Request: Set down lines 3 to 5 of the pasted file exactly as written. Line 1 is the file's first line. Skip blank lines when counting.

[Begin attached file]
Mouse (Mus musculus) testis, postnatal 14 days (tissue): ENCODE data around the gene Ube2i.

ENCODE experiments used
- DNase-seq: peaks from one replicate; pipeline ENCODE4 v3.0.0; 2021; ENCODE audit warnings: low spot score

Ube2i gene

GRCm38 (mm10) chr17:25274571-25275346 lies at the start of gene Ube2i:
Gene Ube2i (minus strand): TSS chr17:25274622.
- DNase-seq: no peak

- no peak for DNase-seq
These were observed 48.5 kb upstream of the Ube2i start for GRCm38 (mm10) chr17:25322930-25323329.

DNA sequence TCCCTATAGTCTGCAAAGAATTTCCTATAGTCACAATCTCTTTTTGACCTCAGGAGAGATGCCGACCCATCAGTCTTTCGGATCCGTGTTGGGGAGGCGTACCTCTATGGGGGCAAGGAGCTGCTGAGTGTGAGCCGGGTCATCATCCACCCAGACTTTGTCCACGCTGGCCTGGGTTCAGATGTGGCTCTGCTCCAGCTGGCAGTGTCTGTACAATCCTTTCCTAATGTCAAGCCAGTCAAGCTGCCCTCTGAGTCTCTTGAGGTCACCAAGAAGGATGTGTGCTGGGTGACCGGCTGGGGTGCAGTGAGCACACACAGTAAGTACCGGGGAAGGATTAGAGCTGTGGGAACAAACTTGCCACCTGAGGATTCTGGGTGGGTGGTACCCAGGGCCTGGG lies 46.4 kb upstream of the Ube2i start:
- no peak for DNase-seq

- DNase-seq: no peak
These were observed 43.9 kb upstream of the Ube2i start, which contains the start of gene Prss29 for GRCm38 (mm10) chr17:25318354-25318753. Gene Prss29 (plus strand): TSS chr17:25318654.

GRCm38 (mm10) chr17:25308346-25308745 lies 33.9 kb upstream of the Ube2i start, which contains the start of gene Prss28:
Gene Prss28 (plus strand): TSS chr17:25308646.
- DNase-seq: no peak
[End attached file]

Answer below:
- DNase-seq: peaks from one replicate; pipeline ENCODE4 v3.0.0; 2021; ENCODE audit warnings: low spot score

Ube2i gene

GRCm38 (mm10) chr17:25274571-25275346 lies at the start of gene Ube2i: